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Leaving Witt – 3rd Installment

After the assembly, Eliza and I picked up little pink pamphlets with a typewriter embossed at the top.

“Boy, some of the idiots they let in this place,” I said.

“Definitely,” Eliza answered. “To think I would cut my nails to type all day!”

Time passed in a flurry and the contest was near. I was in English class growing restless by the minute. I was trying to concentrate on Mrs. Douglas teaching Haiku poetry. You haven’t lived until you have heard her explain that to the future farmers of America. I tapped my pencil on the desk and thought of California palm trees and long, endless beaches.

“Mary Ann, would you like to instruct the class on today’s poetry lesson?” she asked.

“No ma’am, I’m sorry, just a lot to think about.”

“You’re excused. Please pay attention from now on. You can start by reading the poem on page 157.”

I looked up and Rudy Bobby was grinning at me. Darn! Now he would probably remember to ask me to help him feed his calf at the ag barn today. Things had to get better than this.

One week before the contest, Eliza and I were all set to give a performance for the Lion’s Club luncheon. Our speech class was scheduled to entertain them. We were doing some prose readings and some mime interpretations.

I was okay with this because it is something that might help me in California with all those creative people. My background as a thespian also included a performance in The Canterbury Tales and as Edith Ann. I had performed Edith Ann during the Christmas pageant. and hated it because the jokes written for her were just not that funny and it was all material from the previous year.

“So at the garden luncheon, Mrs. Smith said she just loved the itty bitty tuna sandwiches. I said, ‘Kitty loved ’em too, she at five.'” Definitely not the highlight of my career. I surveyed the Witt Lions Club. Most of them were overweight farmers with names like Spike, Cotton, Crow, and Slick. Half of them were asleep. The culture club in Witt. I looked at Eliza. She rolled her eyes. I smiled. California wouldn’t be like this.

June the first, we were already out of school and graduation was over. Eliza and I did okay. I even got an award for my speech performances. That was behind me and tonight was the Miss Rutherford contest and all I really needed was second place. If I got second place, I could still get some money and do some promotion things with the town and cotton and stuff. I had ran in to Kerri Adams earlier that afternoon.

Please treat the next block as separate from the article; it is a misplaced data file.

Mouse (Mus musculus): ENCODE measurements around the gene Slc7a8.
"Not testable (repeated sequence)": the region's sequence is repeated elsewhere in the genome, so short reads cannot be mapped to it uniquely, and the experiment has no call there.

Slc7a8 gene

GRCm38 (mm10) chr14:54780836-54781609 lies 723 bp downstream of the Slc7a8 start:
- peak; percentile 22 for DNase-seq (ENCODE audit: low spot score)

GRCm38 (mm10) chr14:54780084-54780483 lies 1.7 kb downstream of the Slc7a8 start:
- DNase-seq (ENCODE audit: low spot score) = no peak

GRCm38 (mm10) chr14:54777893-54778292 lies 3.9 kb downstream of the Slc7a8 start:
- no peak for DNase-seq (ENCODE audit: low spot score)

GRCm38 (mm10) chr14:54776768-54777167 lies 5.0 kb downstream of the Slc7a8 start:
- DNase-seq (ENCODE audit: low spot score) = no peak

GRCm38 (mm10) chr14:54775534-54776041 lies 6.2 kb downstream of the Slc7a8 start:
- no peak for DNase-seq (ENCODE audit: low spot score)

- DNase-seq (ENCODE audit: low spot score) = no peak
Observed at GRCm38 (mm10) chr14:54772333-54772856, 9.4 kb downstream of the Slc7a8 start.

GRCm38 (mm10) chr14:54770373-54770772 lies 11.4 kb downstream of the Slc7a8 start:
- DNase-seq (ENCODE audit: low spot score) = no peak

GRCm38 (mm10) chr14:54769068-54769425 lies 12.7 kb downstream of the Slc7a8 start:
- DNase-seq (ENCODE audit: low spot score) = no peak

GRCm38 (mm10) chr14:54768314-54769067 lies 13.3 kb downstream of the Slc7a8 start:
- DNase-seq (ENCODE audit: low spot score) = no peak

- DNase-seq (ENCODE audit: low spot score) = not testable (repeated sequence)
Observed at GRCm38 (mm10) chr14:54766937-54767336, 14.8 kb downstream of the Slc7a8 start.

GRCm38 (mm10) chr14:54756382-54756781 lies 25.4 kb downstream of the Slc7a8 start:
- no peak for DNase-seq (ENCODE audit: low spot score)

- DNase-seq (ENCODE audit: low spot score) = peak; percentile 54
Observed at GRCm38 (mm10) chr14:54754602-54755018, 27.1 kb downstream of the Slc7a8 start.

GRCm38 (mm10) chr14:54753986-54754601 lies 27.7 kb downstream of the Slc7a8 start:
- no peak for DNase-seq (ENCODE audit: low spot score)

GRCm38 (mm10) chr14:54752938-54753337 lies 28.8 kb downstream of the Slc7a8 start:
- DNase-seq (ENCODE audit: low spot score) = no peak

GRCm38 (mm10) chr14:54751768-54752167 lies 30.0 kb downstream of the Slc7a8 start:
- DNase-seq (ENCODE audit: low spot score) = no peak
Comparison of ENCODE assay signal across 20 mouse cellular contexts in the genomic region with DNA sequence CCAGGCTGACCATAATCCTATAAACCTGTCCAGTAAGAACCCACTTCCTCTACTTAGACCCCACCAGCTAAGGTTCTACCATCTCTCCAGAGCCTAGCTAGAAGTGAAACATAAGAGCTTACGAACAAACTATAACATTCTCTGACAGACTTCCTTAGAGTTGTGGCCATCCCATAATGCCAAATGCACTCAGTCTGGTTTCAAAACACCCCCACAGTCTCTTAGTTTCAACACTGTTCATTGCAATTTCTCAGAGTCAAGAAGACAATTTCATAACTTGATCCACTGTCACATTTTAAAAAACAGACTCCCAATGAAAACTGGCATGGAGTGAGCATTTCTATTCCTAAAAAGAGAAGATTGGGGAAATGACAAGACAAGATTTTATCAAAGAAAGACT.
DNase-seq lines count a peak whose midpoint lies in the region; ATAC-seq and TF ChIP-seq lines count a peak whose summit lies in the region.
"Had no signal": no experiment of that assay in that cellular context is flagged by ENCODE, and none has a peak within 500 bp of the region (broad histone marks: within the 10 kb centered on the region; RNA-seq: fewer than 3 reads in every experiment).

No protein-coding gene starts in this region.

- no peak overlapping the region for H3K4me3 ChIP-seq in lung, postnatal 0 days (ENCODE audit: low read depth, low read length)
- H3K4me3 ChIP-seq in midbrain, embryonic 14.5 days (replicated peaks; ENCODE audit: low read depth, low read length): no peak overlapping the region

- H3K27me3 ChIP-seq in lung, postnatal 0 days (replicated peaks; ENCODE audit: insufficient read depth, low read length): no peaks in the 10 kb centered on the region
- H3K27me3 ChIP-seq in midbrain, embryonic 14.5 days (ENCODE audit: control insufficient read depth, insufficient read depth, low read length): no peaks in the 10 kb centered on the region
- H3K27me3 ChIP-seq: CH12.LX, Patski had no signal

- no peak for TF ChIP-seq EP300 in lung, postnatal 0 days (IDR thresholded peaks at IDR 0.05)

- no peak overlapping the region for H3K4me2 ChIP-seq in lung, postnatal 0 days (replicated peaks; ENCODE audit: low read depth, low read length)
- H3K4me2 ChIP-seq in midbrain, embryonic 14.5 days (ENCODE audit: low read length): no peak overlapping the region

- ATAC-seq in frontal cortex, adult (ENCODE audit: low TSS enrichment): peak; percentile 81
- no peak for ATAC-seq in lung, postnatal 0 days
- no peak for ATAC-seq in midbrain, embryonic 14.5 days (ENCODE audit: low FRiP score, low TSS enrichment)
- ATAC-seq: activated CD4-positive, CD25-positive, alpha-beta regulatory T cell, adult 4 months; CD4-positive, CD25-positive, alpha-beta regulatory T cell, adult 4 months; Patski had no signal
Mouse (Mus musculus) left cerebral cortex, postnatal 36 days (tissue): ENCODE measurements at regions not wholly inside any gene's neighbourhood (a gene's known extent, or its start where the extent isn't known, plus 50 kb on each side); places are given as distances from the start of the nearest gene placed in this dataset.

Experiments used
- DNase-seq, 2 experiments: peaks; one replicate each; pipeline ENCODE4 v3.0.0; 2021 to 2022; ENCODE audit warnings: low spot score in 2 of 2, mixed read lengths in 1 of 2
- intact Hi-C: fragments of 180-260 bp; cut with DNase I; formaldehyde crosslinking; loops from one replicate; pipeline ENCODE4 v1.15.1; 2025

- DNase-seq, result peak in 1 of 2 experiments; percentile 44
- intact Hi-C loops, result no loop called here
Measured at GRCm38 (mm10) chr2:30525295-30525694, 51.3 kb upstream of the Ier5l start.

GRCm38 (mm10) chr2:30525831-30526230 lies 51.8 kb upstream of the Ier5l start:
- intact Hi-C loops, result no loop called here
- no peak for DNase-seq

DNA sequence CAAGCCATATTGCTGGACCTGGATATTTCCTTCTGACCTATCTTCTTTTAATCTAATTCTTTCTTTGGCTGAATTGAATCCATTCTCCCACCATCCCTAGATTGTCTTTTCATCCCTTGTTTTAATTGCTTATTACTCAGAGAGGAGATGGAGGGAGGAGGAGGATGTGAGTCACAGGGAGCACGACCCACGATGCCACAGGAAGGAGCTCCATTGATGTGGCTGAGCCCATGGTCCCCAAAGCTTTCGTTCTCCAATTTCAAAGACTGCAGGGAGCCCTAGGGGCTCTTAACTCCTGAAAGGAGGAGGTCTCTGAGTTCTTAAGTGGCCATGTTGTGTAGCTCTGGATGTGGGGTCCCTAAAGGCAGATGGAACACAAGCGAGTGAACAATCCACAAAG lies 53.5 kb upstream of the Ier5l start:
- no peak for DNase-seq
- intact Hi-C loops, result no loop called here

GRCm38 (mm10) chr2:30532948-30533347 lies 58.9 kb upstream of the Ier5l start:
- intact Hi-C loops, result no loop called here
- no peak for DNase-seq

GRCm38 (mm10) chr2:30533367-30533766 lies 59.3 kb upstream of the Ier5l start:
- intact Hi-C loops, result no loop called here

“Why Mary Ann, I just can’t believe you are competing tonight, it is just so out of character for you.”

“One never knows, I guess,” I replied.

“Well, I just hope you managed to afford a dress for this. I mean, not that you would win or anything, but I just would hate for you to be embarrassed.”

“Don’t you worry about it,” I said. “I’ll manage to look appropriate.”

“Good for you. You didn’t make a dress, did you? Oh of course not. Guess I’ll see you there,” she said and turned to hop in her sports car.

Backstage at the event, I was a nervous psychopath. Joey and grandma were sitting out in the front row, happy as could be. I was out of my jeans and stuffed into a formal dress that grandma, Joey and I pooled our money to buy. Eliza had done my hair and I thought it was just too much. Somehow I felt like I was auditioning for a “Charlie’s Angel’s” show. I had never worn makeup like this. Girls from all over the county were there and I was completely out of my element.

Jane Fields, the pageant director came by to remind us of the procedures.

“Remember how to hold the flowers, when to smile, walk straight out on the stage and don’t slouch and remember you are representing Rutherford County. Good luck, girls.”

Round one and everybody had to do their talent routine. Carly Adams dropped one of her batons. I was hoping she would do the fire routine, but no such luck. Freda Stone sang, “God Bless America”, and almost strangled herself on the last verse. I had wanted to play Dixieland on the piano, but instead I played Minuet. The piano was about the only thing fancy I had learned to do because my grandma had been adamant about that…..TBC

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